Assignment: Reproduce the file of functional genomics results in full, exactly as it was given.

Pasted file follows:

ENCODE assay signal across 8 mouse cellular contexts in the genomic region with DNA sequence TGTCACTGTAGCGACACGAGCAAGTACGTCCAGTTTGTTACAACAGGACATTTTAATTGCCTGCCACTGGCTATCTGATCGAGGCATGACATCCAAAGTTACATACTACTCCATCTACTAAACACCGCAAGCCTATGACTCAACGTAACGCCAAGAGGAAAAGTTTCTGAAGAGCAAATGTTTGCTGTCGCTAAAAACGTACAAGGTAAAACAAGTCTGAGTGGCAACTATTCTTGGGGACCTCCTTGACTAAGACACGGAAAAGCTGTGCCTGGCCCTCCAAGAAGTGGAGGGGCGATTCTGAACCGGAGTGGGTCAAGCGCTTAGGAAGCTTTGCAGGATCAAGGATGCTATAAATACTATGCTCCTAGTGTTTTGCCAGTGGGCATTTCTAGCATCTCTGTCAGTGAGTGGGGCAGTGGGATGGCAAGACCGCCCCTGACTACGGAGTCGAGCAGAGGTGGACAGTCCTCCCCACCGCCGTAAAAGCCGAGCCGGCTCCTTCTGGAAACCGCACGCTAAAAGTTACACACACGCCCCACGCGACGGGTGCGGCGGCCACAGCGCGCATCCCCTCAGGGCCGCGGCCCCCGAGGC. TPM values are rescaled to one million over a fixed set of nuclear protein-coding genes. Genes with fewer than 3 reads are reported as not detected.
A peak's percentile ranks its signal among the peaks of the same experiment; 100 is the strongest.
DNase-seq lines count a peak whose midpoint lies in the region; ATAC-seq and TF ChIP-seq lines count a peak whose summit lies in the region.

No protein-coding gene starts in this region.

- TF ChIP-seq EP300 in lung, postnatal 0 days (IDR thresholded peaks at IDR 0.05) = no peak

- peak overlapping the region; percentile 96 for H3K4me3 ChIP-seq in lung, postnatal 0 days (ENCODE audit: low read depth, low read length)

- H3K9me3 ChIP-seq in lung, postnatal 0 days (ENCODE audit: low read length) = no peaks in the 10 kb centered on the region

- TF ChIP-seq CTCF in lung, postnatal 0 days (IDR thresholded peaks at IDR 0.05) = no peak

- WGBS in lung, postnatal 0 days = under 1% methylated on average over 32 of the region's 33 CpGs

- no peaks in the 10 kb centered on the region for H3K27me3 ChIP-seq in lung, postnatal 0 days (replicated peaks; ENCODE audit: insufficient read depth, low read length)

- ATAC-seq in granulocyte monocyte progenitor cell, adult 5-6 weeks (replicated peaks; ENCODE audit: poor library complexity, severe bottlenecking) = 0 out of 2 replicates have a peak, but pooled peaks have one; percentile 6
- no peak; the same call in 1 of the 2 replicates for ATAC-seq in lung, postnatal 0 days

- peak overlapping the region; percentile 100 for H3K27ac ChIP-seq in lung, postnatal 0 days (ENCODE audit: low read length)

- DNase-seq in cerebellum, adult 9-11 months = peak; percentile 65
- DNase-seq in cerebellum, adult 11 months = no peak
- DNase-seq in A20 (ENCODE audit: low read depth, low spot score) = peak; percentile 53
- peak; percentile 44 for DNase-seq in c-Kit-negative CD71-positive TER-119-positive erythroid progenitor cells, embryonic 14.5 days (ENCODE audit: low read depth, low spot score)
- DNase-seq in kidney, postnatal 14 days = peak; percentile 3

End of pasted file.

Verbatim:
ENCODE assay signal across 8 mouse cellular contexts in the genomic region with DNA sequence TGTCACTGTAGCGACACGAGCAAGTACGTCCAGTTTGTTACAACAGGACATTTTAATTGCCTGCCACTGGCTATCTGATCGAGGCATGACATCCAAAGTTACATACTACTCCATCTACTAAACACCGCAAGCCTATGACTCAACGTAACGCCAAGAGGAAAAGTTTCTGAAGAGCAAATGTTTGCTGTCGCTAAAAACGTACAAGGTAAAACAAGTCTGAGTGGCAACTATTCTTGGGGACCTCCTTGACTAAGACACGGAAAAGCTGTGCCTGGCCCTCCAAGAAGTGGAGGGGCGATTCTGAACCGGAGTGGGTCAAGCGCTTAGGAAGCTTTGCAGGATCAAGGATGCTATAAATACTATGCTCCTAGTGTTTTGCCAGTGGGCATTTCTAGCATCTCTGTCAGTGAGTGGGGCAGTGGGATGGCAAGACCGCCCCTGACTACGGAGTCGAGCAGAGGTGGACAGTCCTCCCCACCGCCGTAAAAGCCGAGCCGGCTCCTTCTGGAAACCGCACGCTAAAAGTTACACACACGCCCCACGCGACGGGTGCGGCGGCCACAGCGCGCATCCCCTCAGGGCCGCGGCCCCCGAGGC. TPM values are rescaled to one million over a fixed set of nuclear protein-coding genes. Genes with fewer than 3 reads are reported as not detected.
A peak's percentile ranks its signal among the peaks of the same experiment; 100 is the strongest.
DNase-seq lines count a peak whose midpoint lies in the region; ATAC-seq and TF ChIP-seq lines count a peak whose summit lies in the region.

No protein-coding gene starts in this region.

- TF ChIP-seq EP300 in lung, postnatal 0 days (IDR thresholded peaks at IDR 0.05) = no peak

- peak overlapping the region; percentile 96 for H3K4me3 ChIP-seq in lung, postnatal 0 days (ENCODE audit: low read depth, low read length)

- H3K9me3 ChIP-seq in lung, postnatal 0 days (ENCODE audit: low read length) = no peaks in the 10 kb centered on the region

- TF ChIP-seq CTCF in lung, postnatal 0 days (IDR thresholded peaks at IDR 0.05) = no peak

- WGBS in lung, postnatal 0 days = under 1% methylated on average over 32 of the region's 33 CpGs

- no peaks in the 10 kb centered on the region for H3K27me3 ChIP-seq in lung, postnatal 0 days (replicated peaks; ENCODE audit: insufficient read depth, low read length)

- ATAC-seq in granulocyte monocyte progenitor cell, adult 5-6 weeks (replicated peaks; ENCODE audit: poor library complexity, severe bottlenecking) = 0 out of 2 replicates have a peak, but pooled peaks have one; percentile 6
- no peak; the same call in 1 of the 2 replicates for ATAC-seq in lung, postnatal 0 days

- peak overlapping the region; percentile 100 for H3K27ac ChIP-seq in lung, postnatal 0 days (ENCODE audit: low read length)

- DNase-seq in cerebellum, adult 9-11 months = peak; percentile 65
- DNase-seq in cerebellum, adult 11 months = no peak
- DNase-seq in A20 (ENCODE audit: low read depth, low spot score) = peak; percentile 53
- peak; percentile 44 for DNase-seq in c-Kit-negative CD71-positive TER-119-positive erythroid progenitor cells, embryonic 14.5 days (ENCODE audit: low read depth, low spot score)
- DNase-seq in kidney, postnatal 14 days = peak; percentile 3